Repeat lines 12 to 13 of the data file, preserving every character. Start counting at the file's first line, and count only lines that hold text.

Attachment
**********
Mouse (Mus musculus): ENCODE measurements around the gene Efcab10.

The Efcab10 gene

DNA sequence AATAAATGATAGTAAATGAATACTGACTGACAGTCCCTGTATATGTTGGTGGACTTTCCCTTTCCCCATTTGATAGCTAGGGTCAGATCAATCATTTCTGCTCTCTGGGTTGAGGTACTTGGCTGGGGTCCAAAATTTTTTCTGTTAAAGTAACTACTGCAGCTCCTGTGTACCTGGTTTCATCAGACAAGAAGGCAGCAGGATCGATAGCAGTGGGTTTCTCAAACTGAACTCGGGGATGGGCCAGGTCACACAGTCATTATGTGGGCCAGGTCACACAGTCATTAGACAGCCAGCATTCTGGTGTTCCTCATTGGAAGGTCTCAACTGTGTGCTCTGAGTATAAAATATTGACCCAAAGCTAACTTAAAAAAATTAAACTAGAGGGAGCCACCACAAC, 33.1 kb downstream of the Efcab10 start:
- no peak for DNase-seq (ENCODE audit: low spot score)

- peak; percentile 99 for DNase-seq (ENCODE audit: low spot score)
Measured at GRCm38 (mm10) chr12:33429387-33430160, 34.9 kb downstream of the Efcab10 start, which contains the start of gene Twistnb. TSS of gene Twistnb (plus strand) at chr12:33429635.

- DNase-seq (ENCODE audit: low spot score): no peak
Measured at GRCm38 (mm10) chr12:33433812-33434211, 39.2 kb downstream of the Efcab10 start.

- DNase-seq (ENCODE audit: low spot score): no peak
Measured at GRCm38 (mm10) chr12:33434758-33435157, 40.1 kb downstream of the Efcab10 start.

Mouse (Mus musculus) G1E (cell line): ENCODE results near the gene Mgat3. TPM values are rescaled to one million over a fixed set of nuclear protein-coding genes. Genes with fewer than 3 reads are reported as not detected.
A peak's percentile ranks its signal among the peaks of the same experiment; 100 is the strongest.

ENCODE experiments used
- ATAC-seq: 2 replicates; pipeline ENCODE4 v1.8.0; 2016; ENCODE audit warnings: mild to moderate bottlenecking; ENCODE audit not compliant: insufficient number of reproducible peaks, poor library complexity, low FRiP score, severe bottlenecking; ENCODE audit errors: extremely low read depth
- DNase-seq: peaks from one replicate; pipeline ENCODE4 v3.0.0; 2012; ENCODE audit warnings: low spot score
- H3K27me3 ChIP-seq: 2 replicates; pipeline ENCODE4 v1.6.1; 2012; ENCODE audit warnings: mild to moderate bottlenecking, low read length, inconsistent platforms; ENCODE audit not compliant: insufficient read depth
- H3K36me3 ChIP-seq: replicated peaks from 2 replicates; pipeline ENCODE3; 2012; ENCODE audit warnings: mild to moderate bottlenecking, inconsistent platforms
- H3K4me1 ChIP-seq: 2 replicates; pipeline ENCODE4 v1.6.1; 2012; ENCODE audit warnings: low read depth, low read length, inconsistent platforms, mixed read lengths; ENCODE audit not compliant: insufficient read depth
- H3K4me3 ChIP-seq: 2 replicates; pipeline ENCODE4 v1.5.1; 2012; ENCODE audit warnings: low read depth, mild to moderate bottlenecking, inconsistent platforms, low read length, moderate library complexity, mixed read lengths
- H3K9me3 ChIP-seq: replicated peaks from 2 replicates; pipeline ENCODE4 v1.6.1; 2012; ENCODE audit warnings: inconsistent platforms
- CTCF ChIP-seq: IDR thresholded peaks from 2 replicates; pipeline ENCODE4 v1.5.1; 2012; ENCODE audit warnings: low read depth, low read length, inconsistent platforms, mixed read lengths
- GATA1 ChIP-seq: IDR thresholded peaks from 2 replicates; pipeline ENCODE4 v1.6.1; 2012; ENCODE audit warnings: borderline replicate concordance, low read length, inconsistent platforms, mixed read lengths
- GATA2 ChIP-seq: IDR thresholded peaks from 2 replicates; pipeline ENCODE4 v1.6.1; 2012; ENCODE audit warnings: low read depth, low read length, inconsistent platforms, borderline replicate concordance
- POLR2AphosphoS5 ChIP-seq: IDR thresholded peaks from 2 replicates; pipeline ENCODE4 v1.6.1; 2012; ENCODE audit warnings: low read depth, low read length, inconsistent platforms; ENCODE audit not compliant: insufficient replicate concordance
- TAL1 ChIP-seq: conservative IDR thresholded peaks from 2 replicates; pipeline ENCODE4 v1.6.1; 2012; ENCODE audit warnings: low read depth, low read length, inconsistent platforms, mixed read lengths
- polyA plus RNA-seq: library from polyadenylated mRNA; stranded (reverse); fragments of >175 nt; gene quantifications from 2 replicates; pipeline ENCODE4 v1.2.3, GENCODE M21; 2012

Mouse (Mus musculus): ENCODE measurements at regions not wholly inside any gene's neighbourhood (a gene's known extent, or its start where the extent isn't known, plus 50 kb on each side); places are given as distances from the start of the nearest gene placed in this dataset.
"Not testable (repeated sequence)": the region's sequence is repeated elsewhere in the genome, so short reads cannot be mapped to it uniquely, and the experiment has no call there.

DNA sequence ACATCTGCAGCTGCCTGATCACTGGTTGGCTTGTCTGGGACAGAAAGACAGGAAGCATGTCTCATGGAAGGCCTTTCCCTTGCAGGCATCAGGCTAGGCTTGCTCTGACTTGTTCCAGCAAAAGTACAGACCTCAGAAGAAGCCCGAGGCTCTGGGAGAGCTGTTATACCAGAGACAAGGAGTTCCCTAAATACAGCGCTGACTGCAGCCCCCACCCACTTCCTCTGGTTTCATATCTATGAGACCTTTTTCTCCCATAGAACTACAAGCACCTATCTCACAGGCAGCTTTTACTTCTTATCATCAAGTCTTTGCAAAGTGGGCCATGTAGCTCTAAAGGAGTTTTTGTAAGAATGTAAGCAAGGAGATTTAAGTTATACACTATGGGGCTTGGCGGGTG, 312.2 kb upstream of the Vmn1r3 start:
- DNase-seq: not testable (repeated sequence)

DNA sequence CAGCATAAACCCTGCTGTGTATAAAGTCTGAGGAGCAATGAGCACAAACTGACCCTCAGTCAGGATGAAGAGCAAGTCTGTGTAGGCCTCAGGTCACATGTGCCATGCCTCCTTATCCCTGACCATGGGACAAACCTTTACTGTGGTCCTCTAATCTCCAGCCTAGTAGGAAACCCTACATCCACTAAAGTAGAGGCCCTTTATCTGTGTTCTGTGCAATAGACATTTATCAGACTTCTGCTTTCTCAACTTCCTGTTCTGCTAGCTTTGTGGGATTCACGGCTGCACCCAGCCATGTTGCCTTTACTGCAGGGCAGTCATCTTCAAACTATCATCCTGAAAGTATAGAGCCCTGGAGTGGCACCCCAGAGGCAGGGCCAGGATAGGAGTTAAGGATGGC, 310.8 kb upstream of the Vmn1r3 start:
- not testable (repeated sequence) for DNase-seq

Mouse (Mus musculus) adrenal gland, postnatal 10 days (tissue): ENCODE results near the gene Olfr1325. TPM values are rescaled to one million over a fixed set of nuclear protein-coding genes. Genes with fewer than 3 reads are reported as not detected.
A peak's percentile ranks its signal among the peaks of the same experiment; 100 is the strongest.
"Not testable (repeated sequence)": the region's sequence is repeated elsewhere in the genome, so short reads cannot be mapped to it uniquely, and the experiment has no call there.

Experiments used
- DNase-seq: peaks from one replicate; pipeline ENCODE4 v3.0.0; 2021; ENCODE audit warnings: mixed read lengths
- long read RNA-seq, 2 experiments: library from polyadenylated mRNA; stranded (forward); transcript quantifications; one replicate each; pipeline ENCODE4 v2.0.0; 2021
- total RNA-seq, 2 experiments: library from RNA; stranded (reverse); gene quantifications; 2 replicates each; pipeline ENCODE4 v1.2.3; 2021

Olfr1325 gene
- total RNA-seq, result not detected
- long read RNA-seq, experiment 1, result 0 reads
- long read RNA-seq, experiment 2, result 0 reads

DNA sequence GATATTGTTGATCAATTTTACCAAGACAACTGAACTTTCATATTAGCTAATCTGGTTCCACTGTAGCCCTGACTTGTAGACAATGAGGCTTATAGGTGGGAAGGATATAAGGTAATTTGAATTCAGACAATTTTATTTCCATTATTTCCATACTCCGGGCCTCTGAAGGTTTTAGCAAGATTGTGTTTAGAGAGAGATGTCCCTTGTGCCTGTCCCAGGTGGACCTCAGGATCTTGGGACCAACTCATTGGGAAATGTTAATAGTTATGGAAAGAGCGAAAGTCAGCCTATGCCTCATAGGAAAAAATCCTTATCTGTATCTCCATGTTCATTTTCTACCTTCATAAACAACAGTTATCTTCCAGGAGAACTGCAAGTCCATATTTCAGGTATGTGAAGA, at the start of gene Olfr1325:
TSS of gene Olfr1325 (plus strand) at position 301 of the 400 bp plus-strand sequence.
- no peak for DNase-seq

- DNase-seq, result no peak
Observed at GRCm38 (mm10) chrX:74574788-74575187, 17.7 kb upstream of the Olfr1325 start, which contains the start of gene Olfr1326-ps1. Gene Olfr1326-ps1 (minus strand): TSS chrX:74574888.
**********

A peak's percentile ranks its signal among the peaks of the same experiment; 100 is the strongest.

ENCODE experiments used